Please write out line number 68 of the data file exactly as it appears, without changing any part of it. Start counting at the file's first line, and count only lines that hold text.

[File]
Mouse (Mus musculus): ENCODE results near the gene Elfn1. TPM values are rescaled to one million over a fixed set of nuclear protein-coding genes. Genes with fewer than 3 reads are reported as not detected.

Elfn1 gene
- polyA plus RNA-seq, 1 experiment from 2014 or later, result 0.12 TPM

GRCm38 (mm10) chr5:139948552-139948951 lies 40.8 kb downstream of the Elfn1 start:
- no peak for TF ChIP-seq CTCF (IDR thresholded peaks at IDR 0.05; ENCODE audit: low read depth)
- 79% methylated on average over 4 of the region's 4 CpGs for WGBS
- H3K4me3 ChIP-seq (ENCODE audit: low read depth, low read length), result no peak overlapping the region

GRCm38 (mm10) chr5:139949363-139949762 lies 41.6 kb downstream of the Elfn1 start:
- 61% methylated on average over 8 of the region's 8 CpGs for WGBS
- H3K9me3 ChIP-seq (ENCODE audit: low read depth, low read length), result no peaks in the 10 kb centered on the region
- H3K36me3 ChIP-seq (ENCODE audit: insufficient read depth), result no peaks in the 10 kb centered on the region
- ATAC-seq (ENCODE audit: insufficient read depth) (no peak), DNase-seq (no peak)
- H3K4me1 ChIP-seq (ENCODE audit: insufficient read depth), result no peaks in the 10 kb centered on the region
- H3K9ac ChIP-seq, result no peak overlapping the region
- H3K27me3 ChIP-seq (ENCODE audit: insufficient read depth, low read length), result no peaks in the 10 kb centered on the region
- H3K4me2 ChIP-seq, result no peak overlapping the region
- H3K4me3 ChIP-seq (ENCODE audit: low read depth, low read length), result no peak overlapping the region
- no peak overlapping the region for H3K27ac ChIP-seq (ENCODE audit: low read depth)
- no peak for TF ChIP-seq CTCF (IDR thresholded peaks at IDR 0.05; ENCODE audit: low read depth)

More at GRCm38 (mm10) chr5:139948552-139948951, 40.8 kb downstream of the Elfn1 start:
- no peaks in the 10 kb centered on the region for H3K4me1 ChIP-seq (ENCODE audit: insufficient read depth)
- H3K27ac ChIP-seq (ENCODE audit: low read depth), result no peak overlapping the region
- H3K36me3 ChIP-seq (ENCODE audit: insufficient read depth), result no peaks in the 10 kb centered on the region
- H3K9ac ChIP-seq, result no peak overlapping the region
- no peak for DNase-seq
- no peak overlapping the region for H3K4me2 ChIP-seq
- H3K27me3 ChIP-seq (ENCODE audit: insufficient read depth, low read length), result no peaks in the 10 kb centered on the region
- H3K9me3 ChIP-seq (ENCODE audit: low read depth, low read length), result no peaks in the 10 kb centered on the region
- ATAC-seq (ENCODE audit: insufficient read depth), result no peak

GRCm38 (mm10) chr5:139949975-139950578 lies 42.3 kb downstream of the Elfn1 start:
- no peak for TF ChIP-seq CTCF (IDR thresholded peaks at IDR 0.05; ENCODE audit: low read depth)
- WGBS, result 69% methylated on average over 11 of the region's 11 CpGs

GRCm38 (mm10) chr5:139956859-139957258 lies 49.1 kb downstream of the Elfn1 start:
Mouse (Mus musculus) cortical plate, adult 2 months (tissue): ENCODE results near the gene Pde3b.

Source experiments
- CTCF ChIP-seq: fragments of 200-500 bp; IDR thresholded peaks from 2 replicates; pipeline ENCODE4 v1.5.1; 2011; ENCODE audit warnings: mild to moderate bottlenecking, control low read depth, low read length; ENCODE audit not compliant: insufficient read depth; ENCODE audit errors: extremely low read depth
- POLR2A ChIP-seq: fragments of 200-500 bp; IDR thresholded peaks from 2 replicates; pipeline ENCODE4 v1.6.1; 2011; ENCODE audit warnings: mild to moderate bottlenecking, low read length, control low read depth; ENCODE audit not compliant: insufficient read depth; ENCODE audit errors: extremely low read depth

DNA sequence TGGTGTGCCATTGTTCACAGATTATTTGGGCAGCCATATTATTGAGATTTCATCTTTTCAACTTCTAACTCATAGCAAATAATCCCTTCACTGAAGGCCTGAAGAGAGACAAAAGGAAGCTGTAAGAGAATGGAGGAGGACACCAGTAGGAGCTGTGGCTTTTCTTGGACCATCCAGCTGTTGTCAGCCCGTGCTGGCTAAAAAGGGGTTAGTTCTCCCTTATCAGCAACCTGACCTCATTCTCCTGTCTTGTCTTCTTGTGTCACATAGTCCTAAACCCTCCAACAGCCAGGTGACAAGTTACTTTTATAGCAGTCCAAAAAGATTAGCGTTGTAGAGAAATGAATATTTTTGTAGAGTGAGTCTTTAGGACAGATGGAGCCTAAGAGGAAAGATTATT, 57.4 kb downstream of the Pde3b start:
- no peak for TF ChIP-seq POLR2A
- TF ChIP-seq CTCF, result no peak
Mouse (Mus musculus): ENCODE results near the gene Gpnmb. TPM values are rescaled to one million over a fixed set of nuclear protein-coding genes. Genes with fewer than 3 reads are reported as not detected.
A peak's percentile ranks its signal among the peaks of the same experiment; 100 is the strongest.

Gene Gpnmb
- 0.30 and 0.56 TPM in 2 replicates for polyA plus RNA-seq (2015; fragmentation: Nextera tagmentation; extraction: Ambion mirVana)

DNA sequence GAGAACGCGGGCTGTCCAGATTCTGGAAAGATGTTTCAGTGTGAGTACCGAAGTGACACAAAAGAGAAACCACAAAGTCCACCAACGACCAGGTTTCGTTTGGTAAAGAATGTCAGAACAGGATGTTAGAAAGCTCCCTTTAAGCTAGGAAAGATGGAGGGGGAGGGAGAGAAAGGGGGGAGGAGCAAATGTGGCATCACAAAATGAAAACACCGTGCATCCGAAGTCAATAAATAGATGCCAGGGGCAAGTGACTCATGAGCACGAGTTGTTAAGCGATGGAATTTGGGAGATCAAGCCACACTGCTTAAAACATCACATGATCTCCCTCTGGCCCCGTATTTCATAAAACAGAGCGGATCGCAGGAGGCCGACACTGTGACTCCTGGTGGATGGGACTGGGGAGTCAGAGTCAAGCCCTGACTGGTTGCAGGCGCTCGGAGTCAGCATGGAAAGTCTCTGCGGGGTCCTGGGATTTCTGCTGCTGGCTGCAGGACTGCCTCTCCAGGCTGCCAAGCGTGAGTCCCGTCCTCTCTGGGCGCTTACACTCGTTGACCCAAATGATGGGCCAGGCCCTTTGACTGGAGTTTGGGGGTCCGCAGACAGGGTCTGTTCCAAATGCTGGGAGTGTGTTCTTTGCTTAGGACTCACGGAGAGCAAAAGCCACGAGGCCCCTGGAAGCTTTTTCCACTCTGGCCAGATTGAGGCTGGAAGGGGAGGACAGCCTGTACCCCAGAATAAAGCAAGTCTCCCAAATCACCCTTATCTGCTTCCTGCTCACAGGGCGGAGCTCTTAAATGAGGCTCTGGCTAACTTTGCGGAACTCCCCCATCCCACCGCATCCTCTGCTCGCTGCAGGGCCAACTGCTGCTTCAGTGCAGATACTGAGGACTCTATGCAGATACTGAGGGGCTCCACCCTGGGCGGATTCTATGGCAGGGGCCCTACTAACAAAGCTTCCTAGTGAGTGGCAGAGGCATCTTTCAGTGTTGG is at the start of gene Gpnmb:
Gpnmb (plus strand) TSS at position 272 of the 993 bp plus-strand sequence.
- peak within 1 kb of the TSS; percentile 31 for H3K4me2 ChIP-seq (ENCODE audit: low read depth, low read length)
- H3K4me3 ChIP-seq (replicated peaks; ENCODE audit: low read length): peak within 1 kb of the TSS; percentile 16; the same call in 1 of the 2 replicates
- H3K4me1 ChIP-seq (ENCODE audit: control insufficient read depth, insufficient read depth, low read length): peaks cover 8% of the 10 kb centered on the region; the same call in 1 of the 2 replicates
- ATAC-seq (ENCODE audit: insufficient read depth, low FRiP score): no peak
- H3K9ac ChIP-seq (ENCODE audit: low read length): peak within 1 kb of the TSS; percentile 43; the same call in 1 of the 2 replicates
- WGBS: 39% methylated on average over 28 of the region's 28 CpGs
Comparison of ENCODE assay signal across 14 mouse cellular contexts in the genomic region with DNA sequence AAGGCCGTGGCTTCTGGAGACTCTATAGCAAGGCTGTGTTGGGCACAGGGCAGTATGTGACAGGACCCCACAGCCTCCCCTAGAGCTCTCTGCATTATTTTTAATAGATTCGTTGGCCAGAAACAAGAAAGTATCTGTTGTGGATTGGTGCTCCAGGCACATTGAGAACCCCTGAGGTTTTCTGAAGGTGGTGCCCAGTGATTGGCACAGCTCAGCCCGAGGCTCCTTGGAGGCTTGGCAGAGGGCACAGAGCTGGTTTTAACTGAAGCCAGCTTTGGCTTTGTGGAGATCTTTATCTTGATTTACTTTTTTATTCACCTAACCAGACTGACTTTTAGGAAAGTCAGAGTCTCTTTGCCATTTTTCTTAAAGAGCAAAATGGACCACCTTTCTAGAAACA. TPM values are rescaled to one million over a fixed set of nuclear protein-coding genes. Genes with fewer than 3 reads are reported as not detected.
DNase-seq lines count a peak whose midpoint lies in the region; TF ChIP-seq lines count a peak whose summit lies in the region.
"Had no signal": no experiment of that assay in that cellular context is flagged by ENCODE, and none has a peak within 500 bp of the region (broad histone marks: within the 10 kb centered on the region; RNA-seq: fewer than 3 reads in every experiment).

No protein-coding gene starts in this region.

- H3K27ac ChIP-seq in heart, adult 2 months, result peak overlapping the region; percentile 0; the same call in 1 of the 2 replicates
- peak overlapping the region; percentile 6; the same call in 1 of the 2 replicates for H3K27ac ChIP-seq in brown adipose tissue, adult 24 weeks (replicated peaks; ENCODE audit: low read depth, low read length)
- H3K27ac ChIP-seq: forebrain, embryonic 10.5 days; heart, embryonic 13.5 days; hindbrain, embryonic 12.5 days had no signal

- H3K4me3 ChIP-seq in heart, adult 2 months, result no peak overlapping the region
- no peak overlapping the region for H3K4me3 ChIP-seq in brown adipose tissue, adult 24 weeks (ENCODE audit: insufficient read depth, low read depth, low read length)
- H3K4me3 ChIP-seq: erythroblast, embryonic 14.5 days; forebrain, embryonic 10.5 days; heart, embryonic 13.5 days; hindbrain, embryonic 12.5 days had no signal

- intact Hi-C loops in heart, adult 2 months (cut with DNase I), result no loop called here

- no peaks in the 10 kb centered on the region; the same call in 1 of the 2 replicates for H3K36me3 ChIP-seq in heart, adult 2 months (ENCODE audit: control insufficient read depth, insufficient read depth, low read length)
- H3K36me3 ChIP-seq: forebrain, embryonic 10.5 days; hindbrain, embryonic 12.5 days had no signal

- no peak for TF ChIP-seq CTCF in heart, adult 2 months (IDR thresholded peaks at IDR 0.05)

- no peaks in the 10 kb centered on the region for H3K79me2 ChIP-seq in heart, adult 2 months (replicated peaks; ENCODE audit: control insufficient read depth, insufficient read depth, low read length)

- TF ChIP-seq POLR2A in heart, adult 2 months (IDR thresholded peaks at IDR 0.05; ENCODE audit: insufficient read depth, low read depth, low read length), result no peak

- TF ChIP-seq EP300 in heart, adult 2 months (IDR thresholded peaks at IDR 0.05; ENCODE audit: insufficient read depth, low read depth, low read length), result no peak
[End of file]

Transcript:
- TF ChIP-seq POLR2A in heart, adult 2 months (IDR thresholded peaks at IDR 0.05; ENCODE audit: insufficient read depth, low read depth, low read length), result no peak